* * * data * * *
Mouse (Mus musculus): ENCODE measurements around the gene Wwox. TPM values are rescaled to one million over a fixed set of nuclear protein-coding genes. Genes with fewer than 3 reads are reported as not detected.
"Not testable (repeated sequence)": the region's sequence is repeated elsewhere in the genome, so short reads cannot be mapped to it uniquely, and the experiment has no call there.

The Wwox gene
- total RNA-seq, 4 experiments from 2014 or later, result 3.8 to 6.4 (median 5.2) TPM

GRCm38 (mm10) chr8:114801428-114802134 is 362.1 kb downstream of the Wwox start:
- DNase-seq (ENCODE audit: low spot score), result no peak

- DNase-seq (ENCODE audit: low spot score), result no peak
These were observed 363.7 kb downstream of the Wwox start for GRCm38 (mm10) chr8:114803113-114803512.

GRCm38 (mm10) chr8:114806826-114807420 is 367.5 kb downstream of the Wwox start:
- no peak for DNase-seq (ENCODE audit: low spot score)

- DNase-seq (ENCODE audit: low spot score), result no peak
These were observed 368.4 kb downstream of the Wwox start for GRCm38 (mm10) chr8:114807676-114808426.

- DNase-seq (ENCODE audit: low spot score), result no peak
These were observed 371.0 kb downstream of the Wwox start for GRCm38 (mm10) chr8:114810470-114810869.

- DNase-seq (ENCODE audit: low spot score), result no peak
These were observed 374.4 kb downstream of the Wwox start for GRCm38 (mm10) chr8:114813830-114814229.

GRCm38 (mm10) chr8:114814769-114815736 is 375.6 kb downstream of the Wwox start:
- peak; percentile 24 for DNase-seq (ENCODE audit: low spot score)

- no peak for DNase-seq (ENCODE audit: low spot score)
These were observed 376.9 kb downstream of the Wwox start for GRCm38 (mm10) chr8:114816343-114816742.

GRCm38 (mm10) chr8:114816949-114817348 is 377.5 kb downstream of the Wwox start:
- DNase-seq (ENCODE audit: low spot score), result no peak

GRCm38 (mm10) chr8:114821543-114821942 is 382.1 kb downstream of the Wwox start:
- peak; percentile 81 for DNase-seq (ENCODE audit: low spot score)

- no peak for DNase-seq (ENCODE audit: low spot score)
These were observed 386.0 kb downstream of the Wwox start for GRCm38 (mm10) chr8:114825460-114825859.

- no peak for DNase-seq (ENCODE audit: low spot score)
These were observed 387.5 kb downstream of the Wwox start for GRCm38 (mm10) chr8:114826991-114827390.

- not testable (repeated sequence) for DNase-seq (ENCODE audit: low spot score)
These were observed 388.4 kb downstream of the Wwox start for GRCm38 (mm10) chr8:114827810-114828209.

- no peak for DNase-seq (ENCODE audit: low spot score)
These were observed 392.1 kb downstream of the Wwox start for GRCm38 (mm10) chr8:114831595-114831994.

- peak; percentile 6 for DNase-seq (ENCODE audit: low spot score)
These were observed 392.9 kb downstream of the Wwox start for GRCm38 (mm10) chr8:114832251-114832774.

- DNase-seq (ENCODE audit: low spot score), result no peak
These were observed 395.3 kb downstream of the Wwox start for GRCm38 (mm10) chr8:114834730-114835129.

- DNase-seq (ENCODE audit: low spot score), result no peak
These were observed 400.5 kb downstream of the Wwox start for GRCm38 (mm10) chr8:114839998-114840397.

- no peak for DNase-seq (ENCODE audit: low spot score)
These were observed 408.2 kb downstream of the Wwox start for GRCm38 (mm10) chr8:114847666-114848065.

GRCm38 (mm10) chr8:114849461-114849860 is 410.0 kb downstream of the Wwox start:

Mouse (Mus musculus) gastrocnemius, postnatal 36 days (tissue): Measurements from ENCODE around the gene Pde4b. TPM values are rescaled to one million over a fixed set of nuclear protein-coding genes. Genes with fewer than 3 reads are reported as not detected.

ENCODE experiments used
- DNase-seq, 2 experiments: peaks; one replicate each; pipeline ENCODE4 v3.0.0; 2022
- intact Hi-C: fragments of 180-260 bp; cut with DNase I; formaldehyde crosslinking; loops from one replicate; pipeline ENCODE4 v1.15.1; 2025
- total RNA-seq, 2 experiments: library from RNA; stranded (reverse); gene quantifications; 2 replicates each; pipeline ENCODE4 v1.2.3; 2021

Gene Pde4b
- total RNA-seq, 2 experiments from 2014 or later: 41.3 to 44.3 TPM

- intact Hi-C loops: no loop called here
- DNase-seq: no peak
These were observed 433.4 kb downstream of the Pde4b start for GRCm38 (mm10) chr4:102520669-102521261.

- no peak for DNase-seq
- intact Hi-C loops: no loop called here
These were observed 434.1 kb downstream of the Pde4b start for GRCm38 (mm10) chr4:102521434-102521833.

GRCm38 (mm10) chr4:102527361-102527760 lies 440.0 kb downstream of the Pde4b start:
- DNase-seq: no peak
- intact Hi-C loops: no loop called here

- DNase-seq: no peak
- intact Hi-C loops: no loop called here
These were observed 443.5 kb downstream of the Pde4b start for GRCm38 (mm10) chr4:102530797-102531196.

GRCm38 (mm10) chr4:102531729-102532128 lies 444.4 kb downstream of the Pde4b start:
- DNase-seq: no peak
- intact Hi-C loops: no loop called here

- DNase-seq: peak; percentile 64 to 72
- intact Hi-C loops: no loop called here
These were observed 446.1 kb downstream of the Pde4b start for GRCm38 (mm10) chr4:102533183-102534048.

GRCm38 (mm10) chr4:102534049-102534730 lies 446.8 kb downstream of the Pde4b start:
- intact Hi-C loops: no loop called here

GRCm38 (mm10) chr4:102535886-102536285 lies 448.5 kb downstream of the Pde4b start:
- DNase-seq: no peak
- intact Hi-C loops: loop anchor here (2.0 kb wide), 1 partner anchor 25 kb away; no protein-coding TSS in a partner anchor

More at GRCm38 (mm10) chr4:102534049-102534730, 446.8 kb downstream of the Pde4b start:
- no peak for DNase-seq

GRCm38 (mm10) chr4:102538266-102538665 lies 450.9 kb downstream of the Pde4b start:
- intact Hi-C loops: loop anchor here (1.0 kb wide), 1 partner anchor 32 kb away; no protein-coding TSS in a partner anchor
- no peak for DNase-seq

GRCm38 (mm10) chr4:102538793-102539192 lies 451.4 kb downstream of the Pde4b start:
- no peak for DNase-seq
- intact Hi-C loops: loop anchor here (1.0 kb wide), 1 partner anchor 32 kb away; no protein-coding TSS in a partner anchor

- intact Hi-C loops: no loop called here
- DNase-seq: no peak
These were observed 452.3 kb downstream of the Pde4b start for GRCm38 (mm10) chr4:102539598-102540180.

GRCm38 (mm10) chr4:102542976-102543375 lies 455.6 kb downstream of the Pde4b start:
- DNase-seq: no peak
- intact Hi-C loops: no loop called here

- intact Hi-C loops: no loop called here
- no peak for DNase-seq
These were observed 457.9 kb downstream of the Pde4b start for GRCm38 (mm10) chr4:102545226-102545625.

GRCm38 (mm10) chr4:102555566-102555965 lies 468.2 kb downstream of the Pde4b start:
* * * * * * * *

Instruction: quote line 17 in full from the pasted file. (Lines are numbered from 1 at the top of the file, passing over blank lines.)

GRCm38 (mm10) chr8:114814769-114815736 is 375.6 kb downstream of the Wwox start: